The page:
TRUTH IN LENDING: If a consumer feels that the information in her credit report (i.e., information actually sent to inquiring lenders or other agencies) is inaccurate, her ultimate remedy is to file a lawsuit pursuant to the Fair Credit Reporting Act, 15 U.S.C. Secs. 1681–1681x. To succeed in such a lawsuit, however, the Plaintiff will need to compile evidence. For example, the courts have held that “to state a claim under § 1681e [inaccurate report], the plaintiff must show that the agency’s report contained factually inaccurate information, that the procedures it took in preparing and distributing the report weren’t “reasonable,” and that damages followed as a result.” Cahlin v. General Motors Acceptance Corp., 936 F.2d 1151, 1157, 1160 (11th Cir. 1991); Nagle v. Experian Info. Sols., Inc., 297 F.3d 1305, 1307 (11th Cir. 2002). [Quotations reproduced as commentary.]
CHAPTER 7 BANKRUPTCY: A person appointed in a chapter 7 case to represent the interests of the bankruptcy estate and the unsecured creditors. (The trustee’s responsibilities include reviewing the debtor’s petition and schedules, liquidating the property of the estate, and making distributions to creditors. The trustee may also bring actions against creditors or the debtor to recover property of the bankruptcy estate.) The Trustee works under the general supervision of the court and the direct supervision of the United States Trustee. [Source: Bankruptcy Court, District of New Jersey; printed here as “Fair Use” under the US Code]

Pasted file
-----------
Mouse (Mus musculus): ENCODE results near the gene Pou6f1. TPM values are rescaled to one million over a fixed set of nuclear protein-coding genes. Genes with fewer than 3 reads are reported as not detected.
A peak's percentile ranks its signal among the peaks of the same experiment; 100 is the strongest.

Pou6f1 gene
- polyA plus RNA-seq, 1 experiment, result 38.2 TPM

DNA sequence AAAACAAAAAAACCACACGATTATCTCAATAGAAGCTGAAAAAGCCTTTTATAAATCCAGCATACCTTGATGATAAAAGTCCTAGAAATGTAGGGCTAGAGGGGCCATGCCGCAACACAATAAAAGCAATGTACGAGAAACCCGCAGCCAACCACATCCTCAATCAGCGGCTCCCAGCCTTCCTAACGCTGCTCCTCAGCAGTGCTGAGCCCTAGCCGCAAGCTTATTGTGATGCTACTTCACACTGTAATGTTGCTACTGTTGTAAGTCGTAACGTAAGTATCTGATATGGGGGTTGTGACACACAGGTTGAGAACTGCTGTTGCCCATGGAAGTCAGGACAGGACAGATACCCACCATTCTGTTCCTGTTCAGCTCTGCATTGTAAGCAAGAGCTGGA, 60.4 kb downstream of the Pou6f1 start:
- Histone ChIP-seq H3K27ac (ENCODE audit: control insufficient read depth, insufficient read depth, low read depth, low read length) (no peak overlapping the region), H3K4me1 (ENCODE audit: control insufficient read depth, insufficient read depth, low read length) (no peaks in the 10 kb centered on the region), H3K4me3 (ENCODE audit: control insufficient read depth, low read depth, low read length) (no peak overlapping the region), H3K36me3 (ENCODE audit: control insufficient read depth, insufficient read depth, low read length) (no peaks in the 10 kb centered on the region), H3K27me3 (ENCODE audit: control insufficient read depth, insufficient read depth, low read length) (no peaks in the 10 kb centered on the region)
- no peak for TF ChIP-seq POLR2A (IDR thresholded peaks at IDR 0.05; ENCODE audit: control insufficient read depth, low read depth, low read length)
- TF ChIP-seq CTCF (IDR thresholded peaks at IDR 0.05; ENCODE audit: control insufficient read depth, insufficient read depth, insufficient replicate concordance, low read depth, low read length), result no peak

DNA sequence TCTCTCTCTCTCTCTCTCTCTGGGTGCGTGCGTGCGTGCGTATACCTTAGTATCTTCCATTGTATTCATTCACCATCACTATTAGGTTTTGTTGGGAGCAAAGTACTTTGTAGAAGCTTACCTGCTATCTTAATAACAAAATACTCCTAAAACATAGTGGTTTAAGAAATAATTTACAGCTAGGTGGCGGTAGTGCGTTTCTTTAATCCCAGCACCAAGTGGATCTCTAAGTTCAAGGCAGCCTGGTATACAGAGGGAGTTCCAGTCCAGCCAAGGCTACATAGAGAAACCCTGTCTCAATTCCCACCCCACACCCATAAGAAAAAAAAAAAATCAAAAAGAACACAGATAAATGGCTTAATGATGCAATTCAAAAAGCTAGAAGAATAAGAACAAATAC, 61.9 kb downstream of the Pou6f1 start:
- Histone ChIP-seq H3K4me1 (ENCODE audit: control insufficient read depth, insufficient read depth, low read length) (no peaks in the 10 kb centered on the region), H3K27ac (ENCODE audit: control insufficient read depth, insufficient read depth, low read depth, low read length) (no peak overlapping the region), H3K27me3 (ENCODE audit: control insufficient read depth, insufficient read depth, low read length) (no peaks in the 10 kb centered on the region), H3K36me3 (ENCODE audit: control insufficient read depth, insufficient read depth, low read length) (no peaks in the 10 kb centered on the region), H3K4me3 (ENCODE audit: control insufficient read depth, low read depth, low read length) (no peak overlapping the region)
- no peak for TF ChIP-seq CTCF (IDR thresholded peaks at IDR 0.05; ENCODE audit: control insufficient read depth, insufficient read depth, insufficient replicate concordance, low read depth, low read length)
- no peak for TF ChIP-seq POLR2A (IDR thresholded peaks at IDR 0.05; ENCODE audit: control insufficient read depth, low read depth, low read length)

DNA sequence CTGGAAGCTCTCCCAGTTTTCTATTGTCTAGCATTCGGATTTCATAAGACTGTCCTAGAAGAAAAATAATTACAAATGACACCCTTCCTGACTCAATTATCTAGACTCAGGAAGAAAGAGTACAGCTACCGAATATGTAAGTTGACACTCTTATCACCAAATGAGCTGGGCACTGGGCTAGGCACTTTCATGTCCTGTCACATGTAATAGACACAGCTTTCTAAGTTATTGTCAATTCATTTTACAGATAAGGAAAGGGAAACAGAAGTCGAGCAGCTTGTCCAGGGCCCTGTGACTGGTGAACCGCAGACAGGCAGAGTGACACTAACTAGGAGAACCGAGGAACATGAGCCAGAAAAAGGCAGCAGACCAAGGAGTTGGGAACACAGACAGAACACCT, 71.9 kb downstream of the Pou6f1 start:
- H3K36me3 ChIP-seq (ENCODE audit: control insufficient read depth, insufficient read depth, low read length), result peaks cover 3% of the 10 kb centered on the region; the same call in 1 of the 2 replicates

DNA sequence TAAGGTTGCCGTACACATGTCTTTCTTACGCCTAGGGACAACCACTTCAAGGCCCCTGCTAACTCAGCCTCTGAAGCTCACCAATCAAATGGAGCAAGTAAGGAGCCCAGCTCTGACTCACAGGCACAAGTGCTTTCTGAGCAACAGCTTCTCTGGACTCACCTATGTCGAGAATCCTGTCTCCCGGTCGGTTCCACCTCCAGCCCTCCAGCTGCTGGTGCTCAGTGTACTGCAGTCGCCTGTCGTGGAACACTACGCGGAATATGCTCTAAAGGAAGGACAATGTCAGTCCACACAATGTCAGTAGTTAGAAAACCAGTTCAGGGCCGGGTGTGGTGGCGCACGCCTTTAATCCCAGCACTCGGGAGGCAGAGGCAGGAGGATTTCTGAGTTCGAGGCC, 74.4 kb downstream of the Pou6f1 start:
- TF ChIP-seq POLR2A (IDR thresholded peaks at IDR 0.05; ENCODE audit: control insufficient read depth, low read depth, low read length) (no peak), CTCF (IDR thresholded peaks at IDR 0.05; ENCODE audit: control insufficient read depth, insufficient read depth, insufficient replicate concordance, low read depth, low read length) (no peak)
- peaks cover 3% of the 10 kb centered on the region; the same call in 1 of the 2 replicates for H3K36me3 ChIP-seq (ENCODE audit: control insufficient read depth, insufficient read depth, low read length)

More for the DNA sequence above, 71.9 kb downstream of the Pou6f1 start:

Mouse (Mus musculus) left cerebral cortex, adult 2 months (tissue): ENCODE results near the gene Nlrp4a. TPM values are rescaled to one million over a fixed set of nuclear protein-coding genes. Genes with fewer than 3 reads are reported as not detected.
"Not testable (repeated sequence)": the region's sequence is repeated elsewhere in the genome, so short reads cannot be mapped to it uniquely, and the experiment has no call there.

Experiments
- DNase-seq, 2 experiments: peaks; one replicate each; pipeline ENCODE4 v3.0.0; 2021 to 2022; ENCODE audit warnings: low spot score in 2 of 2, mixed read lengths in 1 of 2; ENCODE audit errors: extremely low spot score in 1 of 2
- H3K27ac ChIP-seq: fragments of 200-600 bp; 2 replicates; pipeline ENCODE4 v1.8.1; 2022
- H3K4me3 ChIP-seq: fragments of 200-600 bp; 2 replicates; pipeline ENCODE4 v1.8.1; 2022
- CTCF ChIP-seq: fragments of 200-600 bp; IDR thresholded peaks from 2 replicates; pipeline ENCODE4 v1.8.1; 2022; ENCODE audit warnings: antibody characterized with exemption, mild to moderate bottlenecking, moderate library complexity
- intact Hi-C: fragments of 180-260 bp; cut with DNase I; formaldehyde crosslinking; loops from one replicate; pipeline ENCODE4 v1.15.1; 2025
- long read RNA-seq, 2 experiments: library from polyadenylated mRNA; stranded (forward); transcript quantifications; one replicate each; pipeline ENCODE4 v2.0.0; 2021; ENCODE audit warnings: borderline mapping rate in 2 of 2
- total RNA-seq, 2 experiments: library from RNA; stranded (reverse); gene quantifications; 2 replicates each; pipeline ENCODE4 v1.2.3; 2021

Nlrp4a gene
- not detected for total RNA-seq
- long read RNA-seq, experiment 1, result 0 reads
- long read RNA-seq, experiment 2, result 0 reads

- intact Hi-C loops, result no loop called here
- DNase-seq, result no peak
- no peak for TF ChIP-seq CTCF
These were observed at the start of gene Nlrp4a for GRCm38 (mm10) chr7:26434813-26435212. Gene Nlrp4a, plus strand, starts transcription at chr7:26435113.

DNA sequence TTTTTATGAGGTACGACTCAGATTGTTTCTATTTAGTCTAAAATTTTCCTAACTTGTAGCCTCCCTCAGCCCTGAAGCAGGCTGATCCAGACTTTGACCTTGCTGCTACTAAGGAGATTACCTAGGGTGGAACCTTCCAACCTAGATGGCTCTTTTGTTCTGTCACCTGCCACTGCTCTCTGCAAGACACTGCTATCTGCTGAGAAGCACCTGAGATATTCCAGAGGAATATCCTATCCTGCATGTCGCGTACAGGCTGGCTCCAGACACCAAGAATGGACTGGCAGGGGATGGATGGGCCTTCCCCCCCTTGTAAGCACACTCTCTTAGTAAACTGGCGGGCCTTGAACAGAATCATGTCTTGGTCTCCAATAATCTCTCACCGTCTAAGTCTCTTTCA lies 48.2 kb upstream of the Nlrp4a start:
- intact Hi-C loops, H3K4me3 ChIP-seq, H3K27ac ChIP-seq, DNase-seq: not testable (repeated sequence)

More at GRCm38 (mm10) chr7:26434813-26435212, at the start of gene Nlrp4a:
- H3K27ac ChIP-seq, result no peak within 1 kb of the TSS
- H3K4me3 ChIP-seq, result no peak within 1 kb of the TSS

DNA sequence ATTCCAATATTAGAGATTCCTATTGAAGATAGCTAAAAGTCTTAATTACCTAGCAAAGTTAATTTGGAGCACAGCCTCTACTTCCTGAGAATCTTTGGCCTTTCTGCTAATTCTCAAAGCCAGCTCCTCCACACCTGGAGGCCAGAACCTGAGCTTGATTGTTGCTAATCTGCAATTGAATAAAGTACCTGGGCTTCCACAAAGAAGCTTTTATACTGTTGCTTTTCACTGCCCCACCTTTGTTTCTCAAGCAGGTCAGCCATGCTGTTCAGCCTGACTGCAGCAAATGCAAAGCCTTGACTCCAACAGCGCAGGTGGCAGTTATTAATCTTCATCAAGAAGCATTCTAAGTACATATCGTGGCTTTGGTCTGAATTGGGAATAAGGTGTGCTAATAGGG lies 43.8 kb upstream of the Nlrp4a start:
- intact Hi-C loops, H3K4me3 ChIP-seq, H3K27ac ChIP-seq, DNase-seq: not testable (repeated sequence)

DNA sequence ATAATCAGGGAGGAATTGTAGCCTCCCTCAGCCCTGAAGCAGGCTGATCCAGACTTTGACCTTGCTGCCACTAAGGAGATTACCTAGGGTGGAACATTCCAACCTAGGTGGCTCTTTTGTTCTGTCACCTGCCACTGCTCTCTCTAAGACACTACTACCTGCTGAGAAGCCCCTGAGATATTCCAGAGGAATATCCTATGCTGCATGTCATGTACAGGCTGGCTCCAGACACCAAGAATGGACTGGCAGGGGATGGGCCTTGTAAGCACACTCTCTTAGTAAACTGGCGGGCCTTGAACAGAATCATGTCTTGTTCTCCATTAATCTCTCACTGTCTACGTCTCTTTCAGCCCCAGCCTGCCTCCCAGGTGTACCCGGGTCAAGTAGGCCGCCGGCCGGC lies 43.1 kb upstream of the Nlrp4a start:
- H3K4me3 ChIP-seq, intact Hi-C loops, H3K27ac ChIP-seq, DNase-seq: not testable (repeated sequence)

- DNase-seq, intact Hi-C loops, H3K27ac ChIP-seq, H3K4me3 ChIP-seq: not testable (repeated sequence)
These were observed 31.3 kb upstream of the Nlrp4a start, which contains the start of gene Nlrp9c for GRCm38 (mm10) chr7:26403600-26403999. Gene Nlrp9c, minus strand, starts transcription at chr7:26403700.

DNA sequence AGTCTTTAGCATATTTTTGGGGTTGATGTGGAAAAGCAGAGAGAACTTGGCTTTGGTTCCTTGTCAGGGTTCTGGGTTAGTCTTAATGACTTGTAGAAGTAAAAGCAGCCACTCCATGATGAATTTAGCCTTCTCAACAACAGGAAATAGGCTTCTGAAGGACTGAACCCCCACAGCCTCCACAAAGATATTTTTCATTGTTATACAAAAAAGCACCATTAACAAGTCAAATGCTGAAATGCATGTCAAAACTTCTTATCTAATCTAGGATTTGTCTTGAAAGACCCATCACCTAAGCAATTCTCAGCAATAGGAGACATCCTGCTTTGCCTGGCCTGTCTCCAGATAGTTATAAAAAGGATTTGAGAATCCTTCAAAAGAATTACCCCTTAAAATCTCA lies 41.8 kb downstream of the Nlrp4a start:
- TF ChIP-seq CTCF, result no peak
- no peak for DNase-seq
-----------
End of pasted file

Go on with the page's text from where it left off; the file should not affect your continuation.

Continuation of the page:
There is no lien stripping (particularly of undersecured or unsecured junior mortgages) in Chapter 7 bankruptcy.
In re Leonidas, Case No. 6:17-bk-19739;(Memorandum Opinion), filed 6/19/2019